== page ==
I first went to Kerala in 1993, in the company of the ecologist Madhav Gadgil. We had been asked to speak at a meeting organised by that remarkable peoples’ science organization, the Kerala Sastra Sahitya Parishad. We were received at Ernakulam Railway Station by the zoologist M K Prasad, a doyen of the KSSP. Despite his high status in society, Professor Prasad had come by bus, and he dressed very simply, in bush shirt and rubber chappals.
I have been back to Kerala many times. As a historian, what has impressed me most is the state’s manifest egalitarianism. This was witnessed afresh in the response to the recent floods, when, regardless of caste or religion, all came forward to help with relief and rehabilitation. Ideologues from outside the state sought to pit Hindus against Christians and Muslims, but the Malayalis would have none of it. From the wealthy expatriate in the Gulf who opened up his cheque book to the fisherfolk who worked day and night to rescue victims, everyone set aside their social and political differences in this moment of tragedy.
The first lesson of the Kerala floods, therefore, is this; earthquakes and floods do not recognise distinctions invented by crafty humans to divide, and to rule. But there is a second lesson, which may be harder to comprehend and act on. This is that if we abuse nature and disregard the limits it sets on human behaviour (and especially human greed), it will take its revenge upon us. If Kerala wishes to heed this second lesson, then the person they must listen to more attentively is the scientist I first went to that state with. Madhav Gadgil left the prospect of a dazzling career in the Western academy to join the Indian Institute of Science, where he established a Centre for Ecological Sciences. Through his own books and essays, and through the students he has nurtured and inspired, he has worked ceaselessly for ecological responsibility.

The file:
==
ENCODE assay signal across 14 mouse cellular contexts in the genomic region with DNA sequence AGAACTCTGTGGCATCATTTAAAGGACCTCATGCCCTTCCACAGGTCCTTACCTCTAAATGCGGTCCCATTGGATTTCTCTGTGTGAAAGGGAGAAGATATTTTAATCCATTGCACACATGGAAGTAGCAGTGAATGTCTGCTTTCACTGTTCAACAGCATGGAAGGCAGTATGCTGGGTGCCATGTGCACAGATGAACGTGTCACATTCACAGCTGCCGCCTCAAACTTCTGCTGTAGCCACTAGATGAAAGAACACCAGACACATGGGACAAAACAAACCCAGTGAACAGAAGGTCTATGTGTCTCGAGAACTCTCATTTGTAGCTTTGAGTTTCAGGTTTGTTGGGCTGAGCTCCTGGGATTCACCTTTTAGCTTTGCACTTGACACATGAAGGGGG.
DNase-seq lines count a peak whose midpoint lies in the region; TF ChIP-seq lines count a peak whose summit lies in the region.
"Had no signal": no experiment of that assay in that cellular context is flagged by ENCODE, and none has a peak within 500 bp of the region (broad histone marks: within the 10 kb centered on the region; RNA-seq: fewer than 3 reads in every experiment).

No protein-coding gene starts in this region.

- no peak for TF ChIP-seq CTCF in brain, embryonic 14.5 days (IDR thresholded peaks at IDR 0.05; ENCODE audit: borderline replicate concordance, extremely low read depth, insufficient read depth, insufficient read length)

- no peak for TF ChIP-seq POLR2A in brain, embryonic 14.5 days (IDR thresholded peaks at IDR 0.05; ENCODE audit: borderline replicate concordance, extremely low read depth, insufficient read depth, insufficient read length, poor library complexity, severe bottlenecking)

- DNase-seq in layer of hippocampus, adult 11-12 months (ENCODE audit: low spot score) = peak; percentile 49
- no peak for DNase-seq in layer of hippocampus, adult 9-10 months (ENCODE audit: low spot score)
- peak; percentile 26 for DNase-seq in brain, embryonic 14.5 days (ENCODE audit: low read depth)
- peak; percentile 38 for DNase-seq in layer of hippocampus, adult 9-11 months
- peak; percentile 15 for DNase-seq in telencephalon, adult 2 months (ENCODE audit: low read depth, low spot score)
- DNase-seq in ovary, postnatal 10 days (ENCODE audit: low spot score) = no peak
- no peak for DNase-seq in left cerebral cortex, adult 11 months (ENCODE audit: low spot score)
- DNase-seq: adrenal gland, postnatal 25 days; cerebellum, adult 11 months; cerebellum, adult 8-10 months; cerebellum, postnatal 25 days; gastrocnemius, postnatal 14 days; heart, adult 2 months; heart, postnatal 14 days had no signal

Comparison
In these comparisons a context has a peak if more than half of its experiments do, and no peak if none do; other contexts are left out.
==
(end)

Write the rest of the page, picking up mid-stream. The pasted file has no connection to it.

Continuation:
The contribution of Madhav Gadgil most relevant to the present context is the report of a committee he chaired. Commissioned by Jairam Ramesh when he was Union environment minister, this presented a comprehensive analysis of the threats posed to the Western Ghats by reckless resource extraction. The Gadgil Report noted that the Ghats had ‘been torn asunder by the greed of the elite and gnawed at by the poor, striving to eke out a subsistence. This is a great tragedy, for this hill range is the backbone of the ecology and economy of south India.’ Then it added: ‘Yet, on the positive side, the Western Ghats region has some of the highest levels of literacy in the country, and a high level of environmental awareness. Democratic institutions are well entrenched, and Kerala leads the country in capacity building and empowering of Panchayat Raj Institutions.’